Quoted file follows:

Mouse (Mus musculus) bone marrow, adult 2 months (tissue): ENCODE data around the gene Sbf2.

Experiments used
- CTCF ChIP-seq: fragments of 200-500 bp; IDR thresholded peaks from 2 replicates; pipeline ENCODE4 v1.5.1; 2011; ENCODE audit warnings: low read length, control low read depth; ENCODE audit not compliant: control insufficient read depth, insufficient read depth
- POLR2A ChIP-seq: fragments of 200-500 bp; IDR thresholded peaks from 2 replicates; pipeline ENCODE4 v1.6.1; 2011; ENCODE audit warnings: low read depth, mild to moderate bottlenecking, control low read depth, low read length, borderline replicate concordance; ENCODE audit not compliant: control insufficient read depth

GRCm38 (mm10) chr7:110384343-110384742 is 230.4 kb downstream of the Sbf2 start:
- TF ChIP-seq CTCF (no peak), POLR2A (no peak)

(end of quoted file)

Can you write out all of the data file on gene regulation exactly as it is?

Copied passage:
Mouse (Mus musculus) bone marrow, adult 2 months (tissue): ENCODE data around the gene Sbf2.

Experiments used
- CTCF ChIP-seq: fragments of 200-500 bp; IDR thresholded peaks from 2 replicates; pipeline ENCODE4 v1.5.1; 2011; ENCODE audit warnings: low read length, control low read depth; ENCODE audit not compliant: control insufficient read depth, insufficient read depth
- POLR2A ChIP-seq: fragments of 200-500 bp; IDR thresholded peaks from 2 replicates; pipeline ENCODE4 v1.6.1; 2011; ENCODE audit warnings: low read depth, mild to moderate bottlenecking, control low read depth, low read length, borderline replicate concordance; ENCODE audit not compliant: control insufficient read depth

GRCm38 (mm10) chr7:110384343-110384742 is 230.4 kb downstream of the Sbf2 start:
- TF ChIP-seq CTCF (no peak), POLR2A (no peak)